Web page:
Sly Williams wavered, never fully wilted
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Sly Williams wavered, never fully wilted

North Carolina defensive tackle Sylvester Williams played one year of high school football, didn't think he was good enough and was ready to give up. Six months of factory work motivated the then 360-pounder to make a change and he has spent the last three days increasing his draft stock.

To see the product now and read the backstory on Sylvester Williams feels like a mix of non-fiction (what is easily viewable now) and fiction (what was the first 18 years of Williams' life).

He is the author of the turnaround story, the kid that hits bottom and – eventually, but not quickly – works his way to the top. He is also the main character in his story.

Sylvester Williams is a hot NFL draft prospect. Sylvester Williams used to be the sloth that wouldn't get out of bed to attend high school classes. What he was six years ago is nowhere near what he represents today as a star defensive tackle ready to realize his NFL dream. What started in South St. Louis and moved to Jefferson City, then to Coffeyville, Kan. and North Carolina is now in Mobile, Ala. preparing for an even bigger stage in one of 32 NFL cities. He could be the feel-good story coming to your favorite NFL team soon.

"The thing that just got me here the most is just hard work. I worked hard every day – just eat, sleep and drink football all the time," Williams said after a practice at the Senior Bowl all-star game this week in Mobile. "I watch football, I watch film, I read articles, all type of stuff to just better myself at the game of football, and for me this is not just something I rolled out of bed and said I was going to be good at. I had to work for where I'm at and that's one thing I'm going to keep with me for the rest of my life is hard work. I'm going to work hard in everything I do because I understand that's what makes you successful is hard work."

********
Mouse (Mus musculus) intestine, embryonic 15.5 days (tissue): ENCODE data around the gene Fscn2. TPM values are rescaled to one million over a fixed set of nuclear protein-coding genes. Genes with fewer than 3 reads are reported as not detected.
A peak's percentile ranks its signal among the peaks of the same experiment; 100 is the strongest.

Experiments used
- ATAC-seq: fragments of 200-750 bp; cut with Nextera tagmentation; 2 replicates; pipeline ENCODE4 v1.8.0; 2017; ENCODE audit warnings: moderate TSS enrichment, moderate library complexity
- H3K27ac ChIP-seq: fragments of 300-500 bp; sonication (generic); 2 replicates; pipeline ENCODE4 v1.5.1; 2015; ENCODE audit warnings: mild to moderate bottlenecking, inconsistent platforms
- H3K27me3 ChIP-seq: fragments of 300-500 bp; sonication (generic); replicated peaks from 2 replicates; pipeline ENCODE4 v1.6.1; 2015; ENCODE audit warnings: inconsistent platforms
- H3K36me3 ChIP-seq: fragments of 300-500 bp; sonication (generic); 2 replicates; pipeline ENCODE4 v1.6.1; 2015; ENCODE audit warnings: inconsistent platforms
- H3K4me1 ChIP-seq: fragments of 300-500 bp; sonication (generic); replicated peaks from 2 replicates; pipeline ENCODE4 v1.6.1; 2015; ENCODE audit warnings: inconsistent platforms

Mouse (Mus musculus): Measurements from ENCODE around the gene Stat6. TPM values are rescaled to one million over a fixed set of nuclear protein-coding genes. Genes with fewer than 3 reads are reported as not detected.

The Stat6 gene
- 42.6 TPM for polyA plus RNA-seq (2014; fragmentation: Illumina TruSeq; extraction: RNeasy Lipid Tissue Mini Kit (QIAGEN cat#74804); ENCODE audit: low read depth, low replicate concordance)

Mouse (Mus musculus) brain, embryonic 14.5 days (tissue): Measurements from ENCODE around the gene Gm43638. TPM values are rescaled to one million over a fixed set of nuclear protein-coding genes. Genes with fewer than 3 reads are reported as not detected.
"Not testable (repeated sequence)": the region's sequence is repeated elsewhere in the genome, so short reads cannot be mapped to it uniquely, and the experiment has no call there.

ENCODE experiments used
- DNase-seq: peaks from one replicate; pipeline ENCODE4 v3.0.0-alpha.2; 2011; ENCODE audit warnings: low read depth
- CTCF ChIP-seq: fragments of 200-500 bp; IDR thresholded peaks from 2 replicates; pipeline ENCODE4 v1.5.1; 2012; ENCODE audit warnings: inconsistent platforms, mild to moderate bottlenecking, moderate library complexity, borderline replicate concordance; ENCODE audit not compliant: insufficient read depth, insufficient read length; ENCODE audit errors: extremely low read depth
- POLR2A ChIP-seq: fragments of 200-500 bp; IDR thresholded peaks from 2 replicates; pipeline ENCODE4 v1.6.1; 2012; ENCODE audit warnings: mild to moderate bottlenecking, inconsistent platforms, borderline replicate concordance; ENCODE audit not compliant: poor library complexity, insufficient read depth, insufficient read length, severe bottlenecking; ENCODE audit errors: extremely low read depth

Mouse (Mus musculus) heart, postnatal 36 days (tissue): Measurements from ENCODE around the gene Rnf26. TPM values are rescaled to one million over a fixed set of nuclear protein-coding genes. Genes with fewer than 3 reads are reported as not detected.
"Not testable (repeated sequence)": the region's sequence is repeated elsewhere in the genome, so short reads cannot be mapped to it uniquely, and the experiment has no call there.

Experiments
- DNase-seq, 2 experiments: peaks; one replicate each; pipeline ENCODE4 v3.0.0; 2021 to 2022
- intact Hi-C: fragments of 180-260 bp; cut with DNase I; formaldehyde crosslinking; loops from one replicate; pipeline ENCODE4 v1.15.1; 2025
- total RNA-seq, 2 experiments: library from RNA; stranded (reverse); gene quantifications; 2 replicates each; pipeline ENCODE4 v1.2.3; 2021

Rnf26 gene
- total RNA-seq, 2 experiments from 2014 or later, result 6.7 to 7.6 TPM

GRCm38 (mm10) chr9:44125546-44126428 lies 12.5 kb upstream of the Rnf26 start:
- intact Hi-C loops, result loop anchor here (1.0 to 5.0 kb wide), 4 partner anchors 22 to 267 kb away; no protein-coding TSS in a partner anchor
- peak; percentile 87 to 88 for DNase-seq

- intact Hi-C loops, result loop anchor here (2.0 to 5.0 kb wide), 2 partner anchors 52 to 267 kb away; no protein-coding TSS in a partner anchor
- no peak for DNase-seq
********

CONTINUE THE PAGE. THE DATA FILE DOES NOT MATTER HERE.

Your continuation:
Tell that to his high school teachers and they might laugh at the sounds of that coming out of his mouth … if they even knew who he was. You see, to get this point where Williams is the guy impressing NFL scouts with his work ethic and hoping to rise from a Day 2 NFL draft prospect to a first-round possibility, he had to hit rock bottom.

That came in high school, before he even played football. First it was basketball, and he couldn't stay eligible for that. Grades were an issue because his attendance was spotty, to the point where his father had to call the police to drive him to school one day in an attempt to scare him into attending classes, according to a Sporting News report.

These days, Williams is driving the dream and there doesn't appear to be a harder worker on a field of highly driven overachievers. But in order to dominate highly touted offensive linemen at a week of practices for an all-star game, he had to overcome tough circumstances growing up, some of them self-inflicted.

"I appreciate everything I'm going through. It's a blessing to be here today. When I look back on my life five years ago, I never could have pictured myself being here," he said.

Back in South St. Louis, Williams was growing up in a single-parent home (his mother left when he was young) and he had friends that too often made poor decisions, but even then there were signs he had the potential to make something impressive of himself.

"It was calm neighborhood. It had bad areas in there and I did my best to stay away from those areas. I had friends that took wrong paths in life, but I didn't follow obviously. It was a rough neighborhood, but at times you knew how to stay away from trouble sometimes, and I was able to do that," he said.